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dc.contributor.authorKanarfogel, Ephraim
dc.contributor.editorRoth, Norman
dc.identifier.citationKanarfogel, E. (2003). Charity. In Norman Roth (ed.), "Medieval Jewish civilization : an encyclopedia" (pp. 147-149). NY: Routledge.en_US
dc.descriptionScholarly encyclopedia essayen_US
dc.description.abstractLeading rabbinic figures emphasized the great importance that Judaism attached to giving charity, as well as the lengths to which individuals and communities must be prepared to go in the fulfillment of this precept. MAIMONIDES (1138-1204) wrote that "we have never seen nor heard of a Jewish community which does not have a charity fund." Nahmanides (1194- 1270) noted that charity is a weighty precept chat engendered numerous exhortations and admonitions in biblical literature. "And I need not mention the sources in rabbinic literature because the entire Talmud and all prescriptive works are replete with such material." Judah the Pious of Regensburg (d. 1217) instructed that "if a community has neither synagogue building nor hospice for the poor, the hospice should be built first." MEIR OF ROTHENBURGen_US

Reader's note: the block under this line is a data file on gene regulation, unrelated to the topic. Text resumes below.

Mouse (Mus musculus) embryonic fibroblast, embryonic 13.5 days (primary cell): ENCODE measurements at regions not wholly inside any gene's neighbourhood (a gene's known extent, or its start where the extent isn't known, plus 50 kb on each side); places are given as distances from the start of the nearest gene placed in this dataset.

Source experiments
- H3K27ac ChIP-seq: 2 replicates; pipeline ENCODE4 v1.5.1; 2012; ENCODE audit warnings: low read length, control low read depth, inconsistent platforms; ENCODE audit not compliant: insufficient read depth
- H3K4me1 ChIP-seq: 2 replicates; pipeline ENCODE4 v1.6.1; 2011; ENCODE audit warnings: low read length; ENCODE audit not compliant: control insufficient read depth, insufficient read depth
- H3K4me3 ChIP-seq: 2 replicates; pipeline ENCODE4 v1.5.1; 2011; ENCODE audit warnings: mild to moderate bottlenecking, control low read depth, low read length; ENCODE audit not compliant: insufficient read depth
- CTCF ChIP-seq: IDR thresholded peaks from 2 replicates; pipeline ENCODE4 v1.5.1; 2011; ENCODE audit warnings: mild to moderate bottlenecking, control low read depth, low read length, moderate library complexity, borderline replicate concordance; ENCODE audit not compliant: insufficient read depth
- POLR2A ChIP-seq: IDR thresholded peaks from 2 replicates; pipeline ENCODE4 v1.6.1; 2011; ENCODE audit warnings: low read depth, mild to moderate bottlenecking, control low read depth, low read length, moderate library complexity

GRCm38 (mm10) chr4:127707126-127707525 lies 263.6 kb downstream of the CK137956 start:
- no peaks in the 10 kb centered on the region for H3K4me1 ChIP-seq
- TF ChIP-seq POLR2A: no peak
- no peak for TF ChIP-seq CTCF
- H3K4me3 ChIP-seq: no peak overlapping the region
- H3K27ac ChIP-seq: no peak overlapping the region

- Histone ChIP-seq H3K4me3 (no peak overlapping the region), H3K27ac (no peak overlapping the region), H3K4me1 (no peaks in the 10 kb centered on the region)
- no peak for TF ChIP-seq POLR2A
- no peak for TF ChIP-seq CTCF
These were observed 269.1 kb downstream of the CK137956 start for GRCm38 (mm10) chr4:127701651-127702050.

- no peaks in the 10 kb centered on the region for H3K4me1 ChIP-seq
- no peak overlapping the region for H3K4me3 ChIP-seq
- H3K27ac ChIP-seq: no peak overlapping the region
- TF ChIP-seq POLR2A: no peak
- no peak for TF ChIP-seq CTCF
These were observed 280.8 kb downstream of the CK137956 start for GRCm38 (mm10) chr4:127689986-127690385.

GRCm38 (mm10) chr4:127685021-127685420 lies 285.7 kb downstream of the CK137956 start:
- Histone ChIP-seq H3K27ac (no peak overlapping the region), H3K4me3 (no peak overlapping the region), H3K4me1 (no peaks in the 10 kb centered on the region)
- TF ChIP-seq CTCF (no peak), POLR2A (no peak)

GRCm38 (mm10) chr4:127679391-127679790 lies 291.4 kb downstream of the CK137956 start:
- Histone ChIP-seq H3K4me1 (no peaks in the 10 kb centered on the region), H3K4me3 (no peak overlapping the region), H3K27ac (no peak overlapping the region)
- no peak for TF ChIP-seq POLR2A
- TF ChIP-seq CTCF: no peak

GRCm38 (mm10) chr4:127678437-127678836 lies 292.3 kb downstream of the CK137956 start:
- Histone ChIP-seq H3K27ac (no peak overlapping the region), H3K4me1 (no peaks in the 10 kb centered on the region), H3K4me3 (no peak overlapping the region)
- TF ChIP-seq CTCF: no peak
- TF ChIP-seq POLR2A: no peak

dc.publisherNew York: Routledgeen_US
dc.relation.ispartofseriesRoutledge encyclopedias of the Middle Ages;vol. 7
dc.rightsAttribution-NonCommercial-NoDerivs 3.0 United States*
dc.subjectMedieval Jewish historyen_US
dc.typeBook chapteren_US

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